Poverty – Okinawa is Japan’s poorest prefecture – and the looming clouds of conflict sent many people in search of new lives overseas, creating a diaspora whose youngest members are making their presence felt on the island’s contemporary music scene.
Lucy Nagamine, a Peruvian-born singer whose grandparents left Okinawa shortly before the war, learned classical Ryukyu music from her grandmother and picked up her deceased grandfather’s sanshin at the age of 10.
Before settling in her ancestral homeland several years ago, Lucy often sang for Okinawan immigrants in Peru who were desperate to preserve the emotional ties with home. “Now I’m here in Okinawa, away from the country of my birth, I know how my grandparents and other immigrants felt,” she said in between songs at her regular venue, a restaurant in Naha.
"In those days immigrants had nothing to do except sing and play the sanshin. It was a central part of their existence, and why music and the Okinawan lifestyle are closely intertwined, even today."
Less polemic are Nenes, a group of four whose lineup has gone through several reincarnations since they were formed by the legendary artist and producer Sadao China in 1990. Nenes perform classic Okinawan songs for groups of tourists from the mainland.
One rare departure from their otherwise “safe” repertoire is their stirring version of Keisuke Kuwata’s Heiwa no Kyuka, which simmers with resentment over Okinawa’s bloody wartime sacrifice. “Who decided this country was at peace,” the song asks, “Even before the people’s tears have dried?”
"Now that we’re confronting the base issue again, this is a good time to sing about peace," said 24-year-old Mayuko Higa. "It’s important that the people who come to see us perform know why it’s an important subject here."
Nenes’ tourist-friendly melodies can seem a world away from Kina’s ceaseless quest for social and political change, an artist who implores the world’s armies to swap their weapons for musical instruments. His decade-old feud with NHK, Japan’s national broadcaster, proves that Japan’s mainstream media and firebrand politics can be uncomfortable bedfellows.
"They demanded that I drop any references to peace from my performance," Kina said, his arms in motion again as he recalls his incredulity. "I refused, of course, and they haven’t invited me back since. The message for Okinawan musicians has always been that if you want to get on in this industry, then keep your mouth shut. But I’ll say what I like."

papershopprojects:

"Our job as musicians should be to celebrate the good and do something about fixing the bad. That’s why I hate the military bases here, but I love Americans." - Shoukichi Kina (pictured, courtesy of Itsuo Inouye/AP)

"The theme I really want to explore through my music is that no matter what happens, local people’s way of life must be protected." - Tatsumi Chibana

[via The Guardian]:

Okinawa’s musicians provide a focus for Japanese protest against US bases

With Barack Obama visiting Japan in April, resentment at plans for the US Futenma military base is finding a musical voice

Justin McCurry in Okinawa
theguardian.com, Thursday 17 April 2014 10.50 EDT


If an island of 1.4m people can be summed up in a sound, it is that of the
 sanshin. Where there are people on Okinawa, a Japanese island almost 1,000 miles south of Tokyo, the distinctive tones of the three-stringed instrument are never far away.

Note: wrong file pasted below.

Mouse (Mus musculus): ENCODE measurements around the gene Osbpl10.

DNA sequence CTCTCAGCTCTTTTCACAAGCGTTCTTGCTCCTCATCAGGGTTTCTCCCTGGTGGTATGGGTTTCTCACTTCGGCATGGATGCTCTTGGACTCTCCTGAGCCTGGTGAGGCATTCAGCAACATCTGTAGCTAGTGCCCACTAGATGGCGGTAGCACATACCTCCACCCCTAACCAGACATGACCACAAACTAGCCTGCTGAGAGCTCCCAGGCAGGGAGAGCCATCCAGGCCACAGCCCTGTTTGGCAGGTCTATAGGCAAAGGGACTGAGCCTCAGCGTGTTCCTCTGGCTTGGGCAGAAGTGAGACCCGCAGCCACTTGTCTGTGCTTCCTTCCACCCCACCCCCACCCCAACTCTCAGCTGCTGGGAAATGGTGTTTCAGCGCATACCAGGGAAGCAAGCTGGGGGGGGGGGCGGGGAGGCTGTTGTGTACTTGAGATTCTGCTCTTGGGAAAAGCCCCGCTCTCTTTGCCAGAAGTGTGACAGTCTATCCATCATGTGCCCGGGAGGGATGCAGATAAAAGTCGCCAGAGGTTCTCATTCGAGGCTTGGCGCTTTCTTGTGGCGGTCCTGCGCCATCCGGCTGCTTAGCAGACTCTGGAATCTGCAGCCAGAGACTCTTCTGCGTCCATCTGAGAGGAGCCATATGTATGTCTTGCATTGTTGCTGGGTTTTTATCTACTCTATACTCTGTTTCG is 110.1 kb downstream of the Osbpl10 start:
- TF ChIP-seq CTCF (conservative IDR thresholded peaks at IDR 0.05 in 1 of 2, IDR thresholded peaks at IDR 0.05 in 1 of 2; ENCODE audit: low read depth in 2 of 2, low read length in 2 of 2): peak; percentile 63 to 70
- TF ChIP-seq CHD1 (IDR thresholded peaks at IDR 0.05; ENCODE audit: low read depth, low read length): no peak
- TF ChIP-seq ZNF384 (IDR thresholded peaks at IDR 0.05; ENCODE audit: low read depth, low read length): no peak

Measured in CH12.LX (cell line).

Music is deeply rooted in Okinawa’s tragic place in Japan's history and the conduit for its modern grievances against the glut of US militarybases on the island. As Barack Obama prepares to visit Tokyo to meet Japan’s prime minister, Shinzo Abe, later in April, the anti-war message of sanshin players such as Shoukichi Kina and Misako Oshiro is back in vogue as the subtropical island confronts its biggest political challenge since it reverted from US to Japanese rule in the 1970s..

In his mid-60s, Kina cuts a controversial figure as spiritual leader of Okinawa’s activist musicians. Since the release of their first single Haisai Ojisan (Hey, Man!) in the 1970s, Kina and his band Champloose have done more than any other artists to secure Okinawan music against competition from mass-market Japanese J-pop and the more innocent musical motifs of the mainland folk genres minyo and enka.

"Our job as musicians should be to celebrate the good and do something about fixing the bad," said Kina, who some have called Okinawa’s answer to Bob Marley. "That’s why I hate the military bases here, but I love Americans."

Though it accounts for less than 1% of Japan’s total area, Okinawa is now home to about 75% of US bases in Japan and half its 50,000 troops. Military facilities take up a fifth of the island. Obama and Abe are expected to discuss the controversial relocation of Futenma, a sprawling US marine base, from a heavily populated part of Okinawa to an unspoiled location on the island’s northeast coast, as the allies attempt to lessen the island’s military burden. The move is opposed by most islanders, including the residents of Nago, whose city lies near the proposed site for the new base.

The spirit of resistance pioneered by Kina is to be found in the more eclectic music of Tatsumi Chibana, a quietly spoken 33-year-old university graduate and perhaps the most visible of Okinawa’s new generation of rebel artists, fusing traditional sounds with rock, reggae and hip-hop.

After a US military helicopter from the Futenma US marine base crashed into Okinawa International University in 2004, Chibana was moved to write his best-known song, Tami no Domino (People’s Domino), a collaboration between his band Duty Free Shopp and local rapper Kakumakushaka.

The incendiary lyrics reflect the feeling of many residents towards the ever-present threat to safety posed by the island’s 27,000 US troops and their hardware: “Surrounded by weapons in the land of disorder; what the hell can you tell me about peace in a place like this?”